YoBeatz posted this headline when the sad news of SnoCon broke about being gone this week. Transworld Business has done numerous articles with shops that have gone out of business and for the most part it's been a finger pointing game on why they went out of business and what caused it. Except for SnoCon. They told the real story and made no excuses for what happened.
I've been to the majority of these stores that closed, worked with the buyers, management and sold them product. I've seen what their shops were an what they had become. How the owners, staff, lifestyle and passion for the lifestyle change thru the years. And I have a different view on what's killing the core store...
In my opinion there will always a place for stores and staff like Snocon had. Always. The chain store, internet, direct sales, over distribution and all that other crap are just factors for retail in general. Either adapt to the direction the trains going or get left behind. Don't get me wrong, I have problems with all the above myself and we're doing our part to be part of the solution, not the problem.
Bottom line though, one of the deciding reasons this went down with Snocon was that they got caught in the expansion game like a lot of people back in 07-08. 18 years of growth, moved to a new higher rent location, economy tanks, didn't adjust quick enough, got behind and then it was a deep hole to dig out of when the sales you enjoyed to keep all of that radness afloat weren't there because people are being tight with their money. Seattle had only two great snowboard shops, SnoCon and evo. There used to be 6. Competition is down and our numbers at the hill are the highest they've ever been. Look up the parking lot debacle at Stevens this winter. They posted the most visits ever and it's at least a 50% snowboarders hill. Problem is, people are holding on the gear longer, not turning it as quick, buying used, renting, demoing, closeout, and or stuff from other available sources. It sucks. John and crew were good for the lifestyle of snowboarding. They are part of the culture. They loved being on the floor, handing beers to people shopping, and made personal connections. If a bad YELP review came up, Adam was on the phone, internet and rectifying the problem. These guys cared. Shit just changed too much that the overhead they were dealing with, didn’t match the income that was being generated. The banks and lenders wanted their debt to be paid. So John and Adam did what any person with a conscious, integrity and a respect for the relationships they had thru the years with the people they did business with would do. Stop the bleeding.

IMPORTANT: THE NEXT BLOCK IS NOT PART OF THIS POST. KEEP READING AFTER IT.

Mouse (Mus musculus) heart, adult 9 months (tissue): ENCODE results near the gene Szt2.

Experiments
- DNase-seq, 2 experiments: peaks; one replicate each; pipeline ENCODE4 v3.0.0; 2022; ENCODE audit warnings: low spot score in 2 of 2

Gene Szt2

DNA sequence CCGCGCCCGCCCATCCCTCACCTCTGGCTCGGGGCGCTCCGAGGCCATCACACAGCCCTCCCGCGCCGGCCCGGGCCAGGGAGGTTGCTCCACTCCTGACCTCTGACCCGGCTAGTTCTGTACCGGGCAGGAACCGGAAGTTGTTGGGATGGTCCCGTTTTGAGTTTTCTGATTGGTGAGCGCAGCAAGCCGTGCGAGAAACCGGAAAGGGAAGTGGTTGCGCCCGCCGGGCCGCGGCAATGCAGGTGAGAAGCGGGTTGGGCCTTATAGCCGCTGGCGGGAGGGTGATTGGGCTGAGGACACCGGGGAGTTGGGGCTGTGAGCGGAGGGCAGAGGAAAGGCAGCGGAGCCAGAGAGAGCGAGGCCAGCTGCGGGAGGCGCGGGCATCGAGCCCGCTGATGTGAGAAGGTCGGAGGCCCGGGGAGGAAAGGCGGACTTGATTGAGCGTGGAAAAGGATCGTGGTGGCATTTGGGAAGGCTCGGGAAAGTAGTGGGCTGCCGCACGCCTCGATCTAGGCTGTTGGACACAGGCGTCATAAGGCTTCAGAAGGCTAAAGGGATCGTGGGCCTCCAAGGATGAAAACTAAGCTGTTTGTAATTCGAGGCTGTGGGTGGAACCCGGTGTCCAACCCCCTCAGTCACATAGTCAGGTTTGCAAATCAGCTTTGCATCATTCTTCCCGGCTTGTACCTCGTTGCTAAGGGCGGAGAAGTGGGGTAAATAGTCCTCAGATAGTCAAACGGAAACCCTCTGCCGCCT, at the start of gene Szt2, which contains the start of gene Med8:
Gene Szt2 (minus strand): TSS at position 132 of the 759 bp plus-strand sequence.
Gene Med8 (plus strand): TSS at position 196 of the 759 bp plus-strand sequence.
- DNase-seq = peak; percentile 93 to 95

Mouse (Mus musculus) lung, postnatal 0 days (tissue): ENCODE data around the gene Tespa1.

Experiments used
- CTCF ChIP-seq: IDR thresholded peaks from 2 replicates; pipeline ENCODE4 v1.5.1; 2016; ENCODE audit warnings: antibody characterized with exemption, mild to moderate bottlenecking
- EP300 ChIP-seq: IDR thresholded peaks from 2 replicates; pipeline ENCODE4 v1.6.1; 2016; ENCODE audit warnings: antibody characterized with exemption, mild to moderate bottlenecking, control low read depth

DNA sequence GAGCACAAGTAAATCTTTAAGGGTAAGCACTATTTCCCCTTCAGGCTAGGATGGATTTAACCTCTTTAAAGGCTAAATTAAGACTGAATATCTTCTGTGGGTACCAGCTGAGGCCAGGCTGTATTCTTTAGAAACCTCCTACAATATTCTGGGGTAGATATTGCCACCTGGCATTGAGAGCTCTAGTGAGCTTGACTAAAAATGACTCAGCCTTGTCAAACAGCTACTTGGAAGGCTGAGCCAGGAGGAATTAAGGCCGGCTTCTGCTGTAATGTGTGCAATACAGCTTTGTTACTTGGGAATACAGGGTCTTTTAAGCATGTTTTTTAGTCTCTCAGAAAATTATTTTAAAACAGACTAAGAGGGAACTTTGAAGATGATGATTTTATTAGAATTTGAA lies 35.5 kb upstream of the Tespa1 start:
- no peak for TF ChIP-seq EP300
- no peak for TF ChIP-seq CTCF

So people on the interwebs keep asking this question, why are core stores going out of business? Well for the most part (Snocon NOT included) the owners get over it. People start shops to have an extension of a lifestyle they love, which is snowboarding, surfing, skating and or skiing. But then they get older, change interests and this passion that was once snowboarding or skiing is now cocktail parties, Audi’s, golf, kids or whatever and it’s not snowboarding, skating, surfing or skiing, the store becomes a job. And when that job doesn’t pay you what you need to support your new lifestyle, you need to look elsewhere. Then you have someone “manage” your show while you go work a real job. Snowboard shops need passion, personal attention, the owner working and oozing the lifestyle on the floor. But now you got a paid monkey on the floor, not doing that, but doing a job. We’ve got a big problem with heritage / legacy snowboard shops these days. Dudes are aging, not shredding, not participating in a lifestyle that they helped create. Getting scared investing back into their stores and wish things were like the old days. Trust me, I thought a chain link fence in a store 20 years ago was cutting edge. I wish it was like the old days, but its not, so lets make new days. You want to be involved in something, involve yourself. These guys are giving their retail establishments the bare minimum and expecting the maximum back. That dog don’t hunt.
There’s still a handful of legit stores that participate, live, breath, dream and build the lifestyle of snowboarding. Snocon going down absolutely blows, it's a kick in the balls. They just got backed into a corner they couldn’t get out of. And plenty of us in the business wanted and more importantly, NEEDED them to exist. Thanks John and Adam for having the respect, integrity and class in how things went down. It would of been easy to jump in on the finger pointing band wagon, but then again that's not what SnoCon ever did. Follow the pack. Snowboarding needs more people like you.